[By Teieobaph.] Akaeoa, Deo. 29. Tho polliug for the election of a Member, to represent Akarou in tbo General Assembly, took plauo to-day. Tho ohiof polling place was at Akaroa, where all tbo resident* around tho harbour recordod tboir votes ; while for tbo convonionco of outlying Districts and Ghristohuroh electors' polling booths wero established in Lyttolton, Little Biver, &o. At au early hour votors began to pour in from tho hills, and tho ste&in launoh and a coach were kopt all day plying to and fro. About mid-d&y nearly evory available elector had armed, and euob
little mystery was made of their opinions that it was very easy to calculate the numbers for each candidate. The friends of Mr Montgomery were sanguine that he would secure two-thirds of the votes, but their calculations were a little upset by several men coming from the more distant parts, in eagerness to exeroise the franchise; indeed, this was a very notable feature of the election, for although on the Peninsula the roads are rougher, and the distances longer than in any of those Districts which have \$ yet returned members, the proportion of those who voted to those who are on ' the roll, was far larger than in the more favoured electorates. On the Akaroa roll are 471 names, about sixty of whom are either dead or absent, and no less than 364 in all recorded votes. Some attribute this fact to the activity of the touters, but it is more true that it is due to the manly interest the mountaineers tako in the fate of their country. As the day wore on the excitement of the partisans rose, but it is pleasing to say that no disturb* anca whatever took place, in Akaroa at least. The Returning Officer (Mr Justin Aylmer) announced that he would declare the result here at 4.30 p.m., but that it would be considerably later ere the other returns could j come in. Speculation sped rife ; many bet* were ! made as to the result, the opinion of the Montgomeryites being that their man would have fifty of a majority at least, while their opponents only allowed him twenty or thirty. The fact of a majority being certain did not alarm the Pillietites, as it was under* stood that their strongholds were Little River and the Bays. When the Akaroa numbers were posted up, both sides were disappointed, as they stood— Montgomery, 106 ; Pilliet, 65. These were not the actual number of votes recorded, as several were disqualified, for some informality. The minds of the candidates were kept on the rack for some hours more waiting for outside returns, wbioh did not come in until about seven o'clock. The Betubnino Offices then announced the totals as follows, at the same time stating that the official declaration of the poll would take place on Monday.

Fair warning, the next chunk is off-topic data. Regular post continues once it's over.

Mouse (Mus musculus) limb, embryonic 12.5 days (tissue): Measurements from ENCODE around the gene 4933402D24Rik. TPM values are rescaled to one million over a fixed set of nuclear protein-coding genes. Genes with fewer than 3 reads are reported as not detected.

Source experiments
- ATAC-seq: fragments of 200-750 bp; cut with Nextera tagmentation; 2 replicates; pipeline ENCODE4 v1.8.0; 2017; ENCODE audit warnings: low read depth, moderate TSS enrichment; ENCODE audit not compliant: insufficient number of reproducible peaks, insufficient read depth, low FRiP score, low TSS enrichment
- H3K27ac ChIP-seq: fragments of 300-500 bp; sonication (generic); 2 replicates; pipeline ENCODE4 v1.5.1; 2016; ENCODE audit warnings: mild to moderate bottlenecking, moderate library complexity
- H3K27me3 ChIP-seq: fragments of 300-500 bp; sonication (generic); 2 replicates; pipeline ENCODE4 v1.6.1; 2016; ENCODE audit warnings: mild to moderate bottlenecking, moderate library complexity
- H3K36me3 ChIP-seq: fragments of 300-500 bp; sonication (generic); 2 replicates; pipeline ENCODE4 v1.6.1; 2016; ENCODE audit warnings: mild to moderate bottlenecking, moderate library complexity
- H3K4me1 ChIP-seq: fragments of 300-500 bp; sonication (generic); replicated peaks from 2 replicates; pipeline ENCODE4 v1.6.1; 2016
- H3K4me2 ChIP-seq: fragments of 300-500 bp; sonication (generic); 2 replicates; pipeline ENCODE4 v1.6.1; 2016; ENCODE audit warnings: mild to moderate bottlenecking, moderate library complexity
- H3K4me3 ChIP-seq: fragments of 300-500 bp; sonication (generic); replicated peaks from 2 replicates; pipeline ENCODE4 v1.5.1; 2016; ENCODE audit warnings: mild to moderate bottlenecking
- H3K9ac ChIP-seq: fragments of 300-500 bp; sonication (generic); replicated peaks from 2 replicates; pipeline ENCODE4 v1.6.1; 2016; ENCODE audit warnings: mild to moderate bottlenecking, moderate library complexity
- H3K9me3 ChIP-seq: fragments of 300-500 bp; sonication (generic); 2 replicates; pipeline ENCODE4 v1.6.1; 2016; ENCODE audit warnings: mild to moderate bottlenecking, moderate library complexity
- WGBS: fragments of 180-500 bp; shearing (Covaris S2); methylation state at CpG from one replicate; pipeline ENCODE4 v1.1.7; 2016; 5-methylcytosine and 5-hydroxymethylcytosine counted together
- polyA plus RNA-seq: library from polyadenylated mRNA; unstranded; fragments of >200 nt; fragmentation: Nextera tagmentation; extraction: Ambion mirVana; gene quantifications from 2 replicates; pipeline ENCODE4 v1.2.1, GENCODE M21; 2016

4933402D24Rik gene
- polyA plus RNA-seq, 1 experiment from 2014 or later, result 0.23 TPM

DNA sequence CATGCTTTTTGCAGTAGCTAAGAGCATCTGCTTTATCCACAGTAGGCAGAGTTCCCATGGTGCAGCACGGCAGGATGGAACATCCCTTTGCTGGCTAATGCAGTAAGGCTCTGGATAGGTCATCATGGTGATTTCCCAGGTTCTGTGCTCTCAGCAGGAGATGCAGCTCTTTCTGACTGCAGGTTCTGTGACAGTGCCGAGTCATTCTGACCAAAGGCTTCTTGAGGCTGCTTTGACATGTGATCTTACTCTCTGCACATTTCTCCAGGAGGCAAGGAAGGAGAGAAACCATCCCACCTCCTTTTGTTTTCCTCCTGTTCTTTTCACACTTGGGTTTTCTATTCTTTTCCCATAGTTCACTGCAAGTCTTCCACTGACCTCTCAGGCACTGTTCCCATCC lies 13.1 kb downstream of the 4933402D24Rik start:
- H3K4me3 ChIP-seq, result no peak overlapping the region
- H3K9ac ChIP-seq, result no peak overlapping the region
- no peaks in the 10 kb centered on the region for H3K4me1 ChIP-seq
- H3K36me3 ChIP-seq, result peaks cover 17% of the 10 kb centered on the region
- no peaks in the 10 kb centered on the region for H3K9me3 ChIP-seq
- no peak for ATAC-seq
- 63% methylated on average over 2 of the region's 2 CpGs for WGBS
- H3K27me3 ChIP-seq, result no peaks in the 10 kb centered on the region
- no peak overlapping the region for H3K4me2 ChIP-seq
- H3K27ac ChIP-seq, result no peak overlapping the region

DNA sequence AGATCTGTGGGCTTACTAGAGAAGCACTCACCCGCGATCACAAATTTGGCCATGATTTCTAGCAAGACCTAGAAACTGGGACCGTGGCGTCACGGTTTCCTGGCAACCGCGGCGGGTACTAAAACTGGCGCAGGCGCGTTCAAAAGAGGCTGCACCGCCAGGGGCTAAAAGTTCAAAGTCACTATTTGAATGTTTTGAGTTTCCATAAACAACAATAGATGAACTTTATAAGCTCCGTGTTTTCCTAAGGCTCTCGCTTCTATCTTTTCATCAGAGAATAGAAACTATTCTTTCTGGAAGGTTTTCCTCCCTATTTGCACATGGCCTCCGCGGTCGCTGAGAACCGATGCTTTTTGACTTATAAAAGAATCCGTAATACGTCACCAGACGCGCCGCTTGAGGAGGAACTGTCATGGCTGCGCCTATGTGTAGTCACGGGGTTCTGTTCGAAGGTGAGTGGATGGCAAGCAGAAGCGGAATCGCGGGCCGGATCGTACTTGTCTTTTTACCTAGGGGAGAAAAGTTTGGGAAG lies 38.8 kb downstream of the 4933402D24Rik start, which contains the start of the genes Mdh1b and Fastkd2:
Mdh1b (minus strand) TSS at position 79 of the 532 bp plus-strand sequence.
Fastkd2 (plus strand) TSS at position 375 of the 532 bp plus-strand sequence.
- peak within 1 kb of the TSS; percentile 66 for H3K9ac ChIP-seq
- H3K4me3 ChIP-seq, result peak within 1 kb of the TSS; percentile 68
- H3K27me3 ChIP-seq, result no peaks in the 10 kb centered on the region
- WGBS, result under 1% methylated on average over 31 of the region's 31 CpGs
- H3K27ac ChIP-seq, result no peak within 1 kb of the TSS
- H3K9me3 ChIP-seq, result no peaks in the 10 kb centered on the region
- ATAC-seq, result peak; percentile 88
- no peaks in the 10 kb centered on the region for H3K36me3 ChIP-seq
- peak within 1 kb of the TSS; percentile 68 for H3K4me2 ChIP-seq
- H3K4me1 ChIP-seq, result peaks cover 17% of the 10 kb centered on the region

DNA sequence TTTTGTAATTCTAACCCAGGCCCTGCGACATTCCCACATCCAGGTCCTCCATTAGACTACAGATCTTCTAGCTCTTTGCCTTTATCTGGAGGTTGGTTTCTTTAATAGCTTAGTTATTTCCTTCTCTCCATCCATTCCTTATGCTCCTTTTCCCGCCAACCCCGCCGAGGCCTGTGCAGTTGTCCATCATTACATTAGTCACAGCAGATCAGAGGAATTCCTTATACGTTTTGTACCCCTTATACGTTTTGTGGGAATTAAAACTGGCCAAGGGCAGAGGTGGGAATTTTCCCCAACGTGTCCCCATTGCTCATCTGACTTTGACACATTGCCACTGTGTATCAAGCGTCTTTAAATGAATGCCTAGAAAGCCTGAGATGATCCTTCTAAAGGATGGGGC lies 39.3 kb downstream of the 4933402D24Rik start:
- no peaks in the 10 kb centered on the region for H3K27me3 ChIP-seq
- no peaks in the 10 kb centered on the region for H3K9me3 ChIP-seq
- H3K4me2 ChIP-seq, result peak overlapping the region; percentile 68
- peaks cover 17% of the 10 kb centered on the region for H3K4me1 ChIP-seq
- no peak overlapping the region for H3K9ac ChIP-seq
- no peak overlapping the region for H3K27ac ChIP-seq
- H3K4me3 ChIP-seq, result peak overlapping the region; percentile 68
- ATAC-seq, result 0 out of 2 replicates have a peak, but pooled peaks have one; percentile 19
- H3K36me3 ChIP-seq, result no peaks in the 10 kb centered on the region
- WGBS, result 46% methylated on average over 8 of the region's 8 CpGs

Majority for Montgomery, 46. At this announcement there were load cheers. Mr Monxgomket then spoke briefly to the assemblage, thanking bis friends, and express- ' ing hoped that next time bis present opponents would be on bis side. He also stated that he was exceedingly glad to observe the orderly manner in which all had conducted themselves. Mr Filliet was not present. . A vote of thanks to the Returning Officer terminated the proceedings.
MONTGOMBBr. PIIMET. Akaroa... 106 ... 65 Lyttelton 50 ... 11 Okain'aßay 9 ... 42 Governor's Bay ... 19 ... 8 Pigeon Bay 16 ... 17 Little Biver 5 ... 16 Total ... 205 159
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AKAROA POLLING., Star, Issue 2425, 30 December 1875
AKAROA POLLING. Star, Issue 2425, 30 December 1875
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